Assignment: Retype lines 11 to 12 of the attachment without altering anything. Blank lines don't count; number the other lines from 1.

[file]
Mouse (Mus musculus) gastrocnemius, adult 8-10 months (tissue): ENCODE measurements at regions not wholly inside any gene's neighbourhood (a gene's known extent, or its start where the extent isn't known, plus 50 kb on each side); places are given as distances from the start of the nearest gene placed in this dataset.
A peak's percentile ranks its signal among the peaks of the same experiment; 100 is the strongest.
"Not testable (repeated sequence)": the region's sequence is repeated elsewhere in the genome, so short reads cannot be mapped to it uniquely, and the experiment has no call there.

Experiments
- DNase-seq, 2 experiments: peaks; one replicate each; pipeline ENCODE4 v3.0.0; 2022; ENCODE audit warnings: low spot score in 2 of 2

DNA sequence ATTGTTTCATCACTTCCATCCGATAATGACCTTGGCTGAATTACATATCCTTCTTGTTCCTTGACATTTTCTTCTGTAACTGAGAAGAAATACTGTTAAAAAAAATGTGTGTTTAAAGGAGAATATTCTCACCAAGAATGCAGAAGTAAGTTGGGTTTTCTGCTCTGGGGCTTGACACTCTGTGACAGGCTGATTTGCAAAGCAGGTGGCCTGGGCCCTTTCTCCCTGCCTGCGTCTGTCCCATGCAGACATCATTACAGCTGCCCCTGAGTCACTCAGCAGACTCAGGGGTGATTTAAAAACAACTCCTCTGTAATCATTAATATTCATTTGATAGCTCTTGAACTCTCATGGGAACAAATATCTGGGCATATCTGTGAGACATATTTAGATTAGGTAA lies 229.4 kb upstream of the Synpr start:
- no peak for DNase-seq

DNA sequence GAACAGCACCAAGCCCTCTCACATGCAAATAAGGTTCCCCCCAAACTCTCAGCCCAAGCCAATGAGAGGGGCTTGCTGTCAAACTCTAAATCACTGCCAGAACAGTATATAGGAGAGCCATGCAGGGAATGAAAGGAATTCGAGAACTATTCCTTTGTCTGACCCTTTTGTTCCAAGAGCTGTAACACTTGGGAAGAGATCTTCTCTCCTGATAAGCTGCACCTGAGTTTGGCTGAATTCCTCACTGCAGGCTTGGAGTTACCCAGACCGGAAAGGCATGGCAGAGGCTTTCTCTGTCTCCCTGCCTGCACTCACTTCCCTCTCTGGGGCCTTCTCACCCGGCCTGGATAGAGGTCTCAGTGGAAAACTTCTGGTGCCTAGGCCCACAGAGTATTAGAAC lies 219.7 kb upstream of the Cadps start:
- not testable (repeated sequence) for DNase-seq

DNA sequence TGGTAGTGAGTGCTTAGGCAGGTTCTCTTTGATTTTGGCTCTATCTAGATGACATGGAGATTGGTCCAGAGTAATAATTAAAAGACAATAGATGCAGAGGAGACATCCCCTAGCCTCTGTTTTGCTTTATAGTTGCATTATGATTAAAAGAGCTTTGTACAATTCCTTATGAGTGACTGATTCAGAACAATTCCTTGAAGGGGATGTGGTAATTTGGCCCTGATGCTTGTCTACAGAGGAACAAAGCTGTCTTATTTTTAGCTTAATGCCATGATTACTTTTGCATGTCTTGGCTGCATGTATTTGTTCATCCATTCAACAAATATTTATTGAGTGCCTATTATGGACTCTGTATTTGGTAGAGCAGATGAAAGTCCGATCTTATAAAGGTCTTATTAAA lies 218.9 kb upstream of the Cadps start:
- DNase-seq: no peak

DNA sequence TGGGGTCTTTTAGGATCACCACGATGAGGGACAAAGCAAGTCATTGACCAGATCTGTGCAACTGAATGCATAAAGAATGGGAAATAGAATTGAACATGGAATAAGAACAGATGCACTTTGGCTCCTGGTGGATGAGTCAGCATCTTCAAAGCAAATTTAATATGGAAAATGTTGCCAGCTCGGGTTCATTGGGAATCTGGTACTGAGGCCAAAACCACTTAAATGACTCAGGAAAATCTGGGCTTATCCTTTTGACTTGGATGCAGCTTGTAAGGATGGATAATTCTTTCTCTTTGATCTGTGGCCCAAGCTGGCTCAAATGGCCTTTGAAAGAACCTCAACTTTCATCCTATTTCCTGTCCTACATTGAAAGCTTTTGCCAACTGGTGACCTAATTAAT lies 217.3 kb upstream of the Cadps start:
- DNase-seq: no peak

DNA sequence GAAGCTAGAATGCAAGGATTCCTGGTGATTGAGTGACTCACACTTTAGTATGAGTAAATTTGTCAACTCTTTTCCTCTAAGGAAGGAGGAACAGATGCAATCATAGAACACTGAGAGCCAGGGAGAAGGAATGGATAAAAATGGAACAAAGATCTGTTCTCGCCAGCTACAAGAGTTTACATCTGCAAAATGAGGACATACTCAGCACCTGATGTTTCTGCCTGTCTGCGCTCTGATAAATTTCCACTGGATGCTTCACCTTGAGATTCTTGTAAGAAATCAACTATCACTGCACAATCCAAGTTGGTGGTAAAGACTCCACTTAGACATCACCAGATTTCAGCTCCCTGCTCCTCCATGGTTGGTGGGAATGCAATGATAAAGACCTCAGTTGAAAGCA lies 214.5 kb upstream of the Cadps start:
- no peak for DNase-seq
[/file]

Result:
- DNase-seq: no peak

DNA sequence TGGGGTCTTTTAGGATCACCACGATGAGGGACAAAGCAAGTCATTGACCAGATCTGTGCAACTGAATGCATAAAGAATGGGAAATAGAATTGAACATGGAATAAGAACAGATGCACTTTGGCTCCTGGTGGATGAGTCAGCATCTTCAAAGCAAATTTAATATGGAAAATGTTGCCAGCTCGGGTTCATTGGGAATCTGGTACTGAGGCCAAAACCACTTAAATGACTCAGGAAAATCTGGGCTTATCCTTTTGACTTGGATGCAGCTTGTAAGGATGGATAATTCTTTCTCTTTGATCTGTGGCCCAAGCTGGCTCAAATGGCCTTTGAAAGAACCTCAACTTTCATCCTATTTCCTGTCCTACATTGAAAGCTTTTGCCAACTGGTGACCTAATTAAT lies 217.3 kb upstream of the Cadps start: